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Bookmarks Issue: 
31-Nov-Dec-2007
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A Dave Robicheaux Novel

A-The Tin Roof BlowdownHurricane Katrina has just decimated New Orleans, and deputy Dave Robicheaux of New Iberia Parish—last seen in Pegasus Descending (2006)—has been dispatched to the flooded city to maintain order and help with relief efforts. While probing the murder of a Catholic priest killed for his boat while rescuing parishioners from a flooded church, Robicheaux encounters a looter on the run from the mobster whose house he ransacked, a father intent on taking justice into his own hands, and a dangerous psychopath stalking his daughter. Angry and overwhelmed, Robicheaux witnesses firsthand how extreme adversity can rip the civilized façade from an entire city to expose its deep-rooted prejudices and provoke ordinary people into acts of nobility—and violence.
Simon & Schuster. 373 pages. $26. ISBN: 1416548483

Entertainment Weekly 4.5 of 5 Stars
"Though some of Burke’s recent thrillers have been uneven, this entry is not only a top-notch mystery but a moving post-Katrina tribute to his beloved New Orleans. … Burke’s elegy is so raw, painful, and eloquent, it’s almost hard to concentrate on the case." Tina Jordan

Baton Rouge Advocate 4 of 5 Stars
"This is just a novel and Robicheaux is imaginary, but Burke uses the detective’s voice to say some things about what happened after Katrina that haven’t been said as well or as clearly anywhere else. … This is one of Burke’s best books yet, at once thoughtful and entertaining, full of violence but also compassion and insight." Greg Langley

Miami Herald 4 of 5 Stars
"Set during and after Hurricane Katrina, The Tin Roof Blowdown is a riveting story of evil and redemption, the Burke story for which we’ve been waiting since that terrible day two years ago when sorrow rained down on New Orleans and changed its face forever. … Burke masterfully interweaves elements of violence, courage and regret with a deep sense of what makes us good or bad—or both—especially in times of crisis." Connie Ogle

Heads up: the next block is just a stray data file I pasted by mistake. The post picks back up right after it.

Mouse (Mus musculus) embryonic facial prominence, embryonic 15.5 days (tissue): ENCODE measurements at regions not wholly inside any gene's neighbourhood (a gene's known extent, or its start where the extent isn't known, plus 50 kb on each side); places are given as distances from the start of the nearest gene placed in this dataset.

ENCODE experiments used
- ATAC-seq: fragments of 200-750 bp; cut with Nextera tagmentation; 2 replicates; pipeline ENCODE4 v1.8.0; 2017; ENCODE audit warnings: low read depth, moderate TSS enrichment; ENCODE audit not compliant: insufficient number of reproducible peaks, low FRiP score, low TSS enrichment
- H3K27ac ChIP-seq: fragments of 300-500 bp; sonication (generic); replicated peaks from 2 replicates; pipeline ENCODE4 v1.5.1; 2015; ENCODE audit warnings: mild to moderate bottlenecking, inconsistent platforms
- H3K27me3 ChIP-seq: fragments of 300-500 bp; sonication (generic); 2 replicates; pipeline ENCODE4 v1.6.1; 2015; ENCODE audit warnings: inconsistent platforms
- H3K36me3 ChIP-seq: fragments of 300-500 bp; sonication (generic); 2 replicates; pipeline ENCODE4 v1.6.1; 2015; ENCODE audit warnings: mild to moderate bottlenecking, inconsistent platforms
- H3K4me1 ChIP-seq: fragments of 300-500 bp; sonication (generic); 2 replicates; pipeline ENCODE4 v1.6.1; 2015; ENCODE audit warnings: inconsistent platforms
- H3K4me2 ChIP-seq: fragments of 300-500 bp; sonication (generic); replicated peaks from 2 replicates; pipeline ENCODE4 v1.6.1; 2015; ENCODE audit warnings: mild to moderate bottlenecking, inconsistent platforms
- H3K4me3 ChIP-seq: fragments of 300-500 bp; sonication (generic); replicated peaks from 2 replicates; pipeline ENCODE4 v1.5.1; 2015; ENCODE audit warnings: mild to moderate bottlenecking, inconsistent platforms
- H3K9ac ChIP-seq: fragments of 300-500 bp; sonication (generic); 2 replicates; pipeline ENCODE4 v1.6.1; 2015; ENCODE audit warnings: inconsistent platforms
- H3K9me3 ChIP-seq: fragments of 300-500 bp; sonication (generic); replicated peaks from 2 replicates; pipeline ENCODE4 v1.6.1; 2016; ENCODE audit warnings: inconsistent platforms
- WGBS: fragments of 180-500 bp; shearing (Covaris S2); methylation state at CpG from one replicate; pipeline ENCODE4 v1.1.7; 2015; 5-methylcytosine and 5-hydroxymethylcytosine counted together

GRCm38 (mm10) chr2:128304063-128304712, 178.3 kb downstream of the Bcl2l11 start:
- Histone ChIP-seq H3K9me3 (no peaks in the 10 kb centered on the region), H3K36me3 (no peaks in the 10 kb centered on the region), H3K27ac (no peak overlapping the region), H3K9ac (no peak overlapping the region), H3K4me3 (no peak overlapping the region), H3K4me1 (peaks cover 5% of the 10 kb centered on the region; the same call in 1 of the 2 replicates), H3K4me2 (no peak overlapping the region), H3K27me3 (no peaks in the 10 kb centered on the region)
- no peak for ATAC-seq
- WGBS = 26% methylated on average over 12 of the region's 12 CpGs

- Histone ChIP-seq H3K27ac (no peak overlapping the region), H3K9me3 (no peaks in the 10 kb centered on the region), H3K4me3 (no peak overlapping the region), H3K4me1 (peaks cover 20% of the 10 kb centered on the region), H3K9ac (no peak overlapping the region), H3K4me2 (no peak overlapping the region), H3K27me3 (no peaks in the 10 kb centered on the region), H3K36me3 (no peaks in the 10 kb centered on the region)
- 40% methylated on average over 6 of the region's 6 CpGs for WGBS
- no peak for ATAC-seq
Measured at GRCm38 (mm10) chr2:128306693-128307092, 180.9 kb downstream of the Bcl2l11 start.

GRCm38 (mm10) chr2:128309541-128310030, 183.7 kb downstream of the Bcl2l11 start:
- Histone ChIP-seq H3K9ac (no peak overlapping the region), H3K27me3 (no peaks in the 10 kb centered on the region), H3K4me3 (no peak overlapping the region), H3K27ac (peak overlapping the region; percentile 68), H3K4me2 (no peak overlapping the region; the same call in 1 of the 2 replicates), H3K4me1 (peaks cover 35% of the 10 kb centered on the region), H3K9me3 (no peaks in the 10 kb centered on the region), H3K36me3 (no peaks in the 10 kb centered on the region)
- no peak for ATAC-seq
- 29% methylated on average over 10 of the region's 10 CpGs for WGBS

New Orleans Times-Picayune 4 of 5 Stars
"How to transform suffering and loss into art? Burke has risen to that challenge in The Tin Roof Blowdown, his best book ever. … Perhaps only James Lee Burke could create a novel of such despair and hope, such poetry, such grief." Susan Larson

Richmond Times-Dispatch 4 of 5 Stars
"Burke re-creates the soul-shattering TV images of Katrina’s wrath that may have faded a bit from our memories. Although this tale of heroes and monsters is often violent and grim, The Tin Roof Blowdown—quite possibly Burke’s best book in the series—is also a story of mercy and forgiveness, one he makes touching and believable." Jay Strafford

Salt Lake Tribune 3.5 of 5 Stars
"Burke brings the sights, sounds, tastes and textures of his characters’ worlds to life as few other writers do. … Burke not only rises to the task of relaying the physical changes in southern Louisiana, he also weaves into the plot the racial and class tensions that boiled up in the aftermath of Katrina in one of the darkest and most engaging Robicheaux stories he’s written." Dan Nailen

Washington Post 3 of 5 Stars
"The crime story is as solid and well-written as we have come to expect from the prolific Burke, but it’s ground we’ve covered before. … My complaint about The Tin Roof Blowdown is that Burke’s crime story isn’t equal to the larger horror that surrounds it." Patrick Anderson

Critical Summary

Ever since Hurricane Katrina ravaged southern Louisiana in August 2005, James Lee Burke’s fans have been waiting for this book, and Burke does not disappoint. Outraged and eloquent, the two-time Edgar Award–winner delivers a gut-wrenching portrayal of the storm’s ferocity and devastating aftermath, venting through Robicheaux his frustration at the human incompetence and greed that magnified nature’s destructive fury. His evocative, heartfelt prose, sympathetic characters, and intricately interwoven plotlines grip the reader from the first page. Burke’s admirers will savor this latest installment, while those not yet acquainted with Robicheaux can start here, thanks to the comprehensive background information Burke provides in what critics call his best book yet.